Difficulty with Atlas Turnouts That Will Power on, but Fail to Actually Switch (They Used to Work!)

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S L

New Member
Very new to the MRRF, very new to forums in general, etc; so apologies in advance.

Anyways, the issue I am having is quite infuriating, but I am not engineer for anything so I have to ask for help, and hope that you guys might have some ideas.


Here is the issue:

The setup shown in the pic related has four turnouts, all connected to the same power grid, and was working perfectly fine after we had set it up (that is, all four turnouts would switch easily when the corresponding switch was activated without fail) Then, after two weeks of no use, we tried using the track and none of the switches would operate functionally. We would hear the hum on the solenoid, and occasionally the little manual lever would knock back or forth as if to almost switch, but never could. Its like there isn't enough "Oomph" to actually switch the track. We used small machine silicon lubricant to try to make this as effortless as possible for the solenoid but it still isn't enough.

Some more details:

We live in Florida, so its humid, and our track, while covered, is outdoors. We need to clean up the track every now and then, but this hasn't caused any issue that we know of until now. Perhaps this was part of the culprit? I doubt it, personally. The track here is N Scale (9mm between tracks) and Code 80. If there is more information then let me know and I will post all I can.
 

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D&J RailRoad

Professor of HO
I'm looking at the single strand telephone wire you have for the connections. That stuff is easy to nick when stripping back the insulation which in turn opens it to corrosion and eventual breaking. Also, the amount of insulation you have stripped back on those wires is a bit more than required. You really want to have that insulation almost to the point where the wire wraps around the terminal. That keeps em from shorting out on each other.
 

Patrick

GNRR Mechanic always fixing stuff
Having used the same wire on my HO turnouts, I can say that that single strand phone wire can be tricky. That said, I've used it in tons of application s, but agree with D&J, you need to keep the insulation as close as possible to the connection points. I'd verify that ALL your connections are tight making proper connection. I know the wire on those N-scale turnouts is a bit tiny and can partially lose contact. Also make sure they are corrosion free. ANY oxidation can cause issues. That said, Is it possible that the power pack controlling the AC power to the turnouts isn't sending enough voltage to the switches? It looks like you're using the small power pack for the train DC and AC and using the larger power pack for accessory AC?

I'd hook the AC for the turnouts to the larger power pack and see if that made a difference. IMO there's a reason they make better power packs than the small ones they give with the train sets.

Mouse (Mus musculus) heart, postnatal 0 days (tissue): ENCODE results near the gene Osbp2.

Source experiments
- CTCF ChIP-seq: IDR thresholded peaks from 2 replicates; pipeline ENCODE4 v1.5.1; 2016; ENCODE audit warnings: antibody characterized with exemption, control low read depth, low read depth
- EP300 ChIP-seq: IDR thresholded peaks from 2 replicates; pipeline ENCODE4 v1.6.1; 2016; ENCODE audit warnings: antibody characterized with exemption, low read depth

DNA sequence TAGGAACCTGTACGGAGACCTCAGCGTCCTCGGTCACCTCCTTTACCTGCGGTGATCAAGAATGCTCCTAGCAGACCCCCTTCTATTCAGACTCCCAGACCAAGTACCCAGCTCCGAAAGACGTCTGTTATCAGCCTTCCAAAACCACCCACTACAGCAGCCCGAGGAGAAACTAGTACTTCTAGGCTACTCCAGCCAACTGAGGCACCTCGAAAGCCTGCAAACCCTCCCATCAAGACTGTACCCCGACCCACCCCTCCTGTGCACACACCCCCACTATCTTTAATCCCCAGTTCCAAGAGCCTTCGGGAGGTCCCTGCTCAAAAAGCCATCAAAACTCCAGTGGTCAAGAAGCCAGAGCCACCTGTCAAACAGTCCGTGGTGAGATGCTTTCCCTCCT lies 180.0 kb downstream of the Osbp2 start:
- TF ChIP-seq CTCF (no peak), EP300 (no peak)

S L

New Member
Thanks for the feedback! I will verify continuity, see about shortening up the exposed wires, and connect the switches to the larger AC power pack. Once done, I will return to give feedback. Thankfully, shortening the lengths of exposed wires is an easy task.
 

D&J RailRoad

Professor of HO
Also, when you wrap wire around a mounting post or screw terminal, it should always be wraped in the direction that the screw will be tightened down. Most of your's are in the opposite direction.
 

Greg@mnrr

Section Hand
I agree with Ken (D&J) about being against using single strand telephone wire for model railroad uses. Yes, it is hard to strip the insulation without nicking the wire and the wire itself can be brittle. I had an electrician save me telephone cable from a demo job we had under way and he saved me hundreds of feet of cable. Most of it I discarded.

I did find some telephone stranded cable that works fine when the ends of the cable have had solder applied (tinned).

I do use some of the telephone cable in certain areas, like the short runs for signal wiring.

Signal wiring.jpg

The cable in the gray shield is stranded wire. This wiring is under the layout and I can work from a rolling mechanics chair with ease.-Greg

There are a lot of sources for thin, stranded hook up wire like All Electronics for an example.

Greg
 
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S L

New Member
UPDATE:

So, The first thing I did was to shorten up the exposed portions of the wires shown in the OP, once that was done, I connected the stronger of the two transformers to the switches instead of the small brown one pictured. This did the trick! While the track needed some surface polishing, everything ran fine once that was changed, and so there was a weakness present in the smaller transformer that rendered the switches faulty in their operation. A stronger current (or like, less ohms or something) was all that was needed.

Thanks for the feedback! This is pretty much my first railroad, and so Its neat to see such a helpful and sprawling community, sadly /toy/ and /diy/ don't have busy enough communities for model railroading, and I can't exactly hit up friends on snapchat about it. Appreciate ya
 

Greg@mnrr

Section Hand
Just a thought....the Atlas Snap switch machines are solenoids and only need momentary power to activate the machine. A stuck power control button or applying power to the machine too long will burn out the switch machines.

Greg
 
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